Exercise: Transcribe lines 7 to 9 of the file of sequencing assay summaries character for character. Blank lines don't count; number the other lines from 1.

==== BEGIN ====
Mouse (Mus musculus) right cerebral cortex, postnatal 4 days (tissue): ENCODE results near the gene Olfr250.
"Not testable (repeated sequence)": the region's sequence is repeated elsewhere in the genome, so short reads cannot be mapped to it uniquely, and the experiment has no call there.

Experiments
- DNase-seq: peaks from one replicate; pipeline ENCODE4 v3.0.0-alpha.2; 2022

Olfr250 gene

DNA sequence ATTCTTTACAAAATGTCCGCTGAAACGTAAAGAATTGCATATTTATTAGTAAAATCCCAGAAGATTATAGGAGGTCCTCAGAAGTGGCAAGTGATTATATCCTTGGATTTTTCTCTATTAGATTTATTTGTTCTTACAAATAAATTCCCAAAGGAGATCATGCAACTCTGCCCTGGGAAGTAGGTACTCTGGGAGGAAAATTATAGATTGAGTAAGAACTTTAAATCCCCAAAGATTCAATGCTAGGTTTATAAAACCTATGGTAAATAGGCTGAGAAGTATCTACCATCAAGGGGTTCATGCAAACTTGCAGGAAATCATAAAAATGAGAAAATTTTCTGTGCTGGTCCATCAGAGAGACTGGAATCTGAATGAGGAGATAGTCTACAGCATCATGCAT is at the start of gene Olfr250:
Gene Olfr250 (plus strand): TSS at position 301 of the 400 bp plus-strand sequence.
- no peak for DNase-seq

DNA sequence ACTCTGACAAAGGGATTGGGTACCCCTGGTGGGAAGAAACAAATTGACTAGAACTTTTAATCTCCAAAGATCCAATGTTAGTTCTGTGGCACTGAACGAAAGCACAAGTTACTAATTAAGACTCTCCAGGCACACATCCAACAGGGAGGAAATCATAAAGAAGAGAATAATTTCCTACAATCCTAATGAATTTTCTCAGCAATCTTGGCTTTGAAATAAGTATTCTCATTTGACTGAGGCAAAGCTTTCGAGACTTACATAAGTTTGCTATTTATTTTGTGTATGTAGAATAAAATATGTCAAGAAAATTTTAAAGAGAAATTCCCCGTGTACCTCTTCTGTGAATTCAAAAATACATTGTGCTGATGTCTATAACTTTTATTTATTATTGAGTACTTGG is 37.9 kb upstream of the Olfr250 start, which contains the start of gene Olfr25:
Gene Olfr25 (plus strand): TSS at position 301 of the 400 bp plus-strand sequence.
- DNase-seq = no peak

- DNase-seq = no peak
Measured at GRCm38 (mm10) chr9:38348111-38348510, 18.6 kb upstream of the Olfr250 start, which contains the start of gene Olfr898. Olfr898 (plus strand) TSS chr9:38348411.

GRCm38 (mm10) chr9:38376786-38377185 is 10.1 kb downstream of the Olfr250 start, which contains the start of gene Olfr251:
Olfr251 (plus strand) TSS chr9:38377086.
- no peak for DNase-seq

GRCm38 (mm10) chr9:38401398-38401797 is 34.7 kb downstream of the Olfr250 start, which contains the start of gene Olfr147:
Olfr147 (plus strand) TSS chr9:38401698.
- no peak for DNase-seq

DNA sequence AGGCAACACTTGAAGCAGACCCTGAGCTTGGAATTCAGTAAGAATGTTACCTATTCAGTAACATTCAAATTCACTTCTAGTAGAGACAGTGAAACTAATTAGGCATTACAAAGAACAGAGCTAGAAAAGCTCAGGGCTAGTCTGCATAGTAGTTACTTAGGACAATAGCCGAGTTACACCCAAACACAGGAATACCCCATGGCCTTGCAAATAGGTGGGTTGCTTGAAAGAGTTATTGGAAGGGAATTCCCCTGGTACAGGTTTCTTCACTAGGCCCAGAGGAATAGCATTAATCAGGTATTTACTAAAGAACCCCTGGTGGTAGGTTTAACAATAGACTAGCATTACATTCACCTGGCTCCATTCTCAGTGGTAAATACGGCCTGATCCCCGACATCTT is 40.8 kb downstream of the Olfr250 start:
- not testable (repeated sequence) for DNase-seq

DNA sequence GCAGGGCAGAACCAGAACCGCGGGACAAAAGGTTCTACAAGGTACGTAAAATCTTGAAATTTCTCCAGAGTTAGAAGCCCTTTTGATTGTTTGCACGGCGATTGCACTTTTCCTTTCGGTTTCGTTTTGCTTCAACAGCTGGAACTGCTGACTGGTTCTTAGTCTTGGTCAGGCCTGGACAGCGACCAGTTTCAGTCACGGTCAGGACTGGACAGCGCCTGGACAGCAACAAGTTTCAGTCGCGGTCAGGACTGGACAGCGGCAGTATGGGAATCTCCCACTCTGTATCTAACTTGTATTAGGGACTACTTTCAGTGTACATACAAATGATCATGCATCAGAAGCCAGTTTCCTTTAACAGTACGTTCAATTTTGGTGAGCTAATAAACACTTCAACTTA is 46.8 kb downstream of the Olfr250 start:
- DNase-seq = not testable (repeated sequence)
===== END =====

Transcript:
Gene Olfr250 (plus strand): TSS at position 301 of the 400 bp plus-strand sequence.
- no peak for DNase-seq

DNA sequence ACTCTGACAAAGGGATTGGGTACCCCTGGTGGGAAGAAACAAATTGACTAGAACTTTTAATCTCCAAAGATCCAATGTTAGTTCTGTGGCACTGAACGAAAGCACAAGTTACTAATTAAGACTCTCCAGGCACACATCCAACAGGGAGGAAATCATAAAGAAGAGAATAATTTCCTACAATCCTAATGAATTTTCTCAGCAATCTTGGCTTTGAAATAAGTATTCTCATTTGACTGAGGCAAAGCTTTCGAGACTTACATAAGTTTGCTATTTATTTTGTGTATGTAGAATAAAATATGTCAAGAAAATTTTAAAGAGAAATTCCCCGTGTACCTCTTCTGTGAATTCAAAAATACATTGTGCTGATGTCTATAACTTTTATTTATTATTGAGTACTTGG is 37.9 kb upstream of the Olfr250 start, which contains the start of gene Olfr25: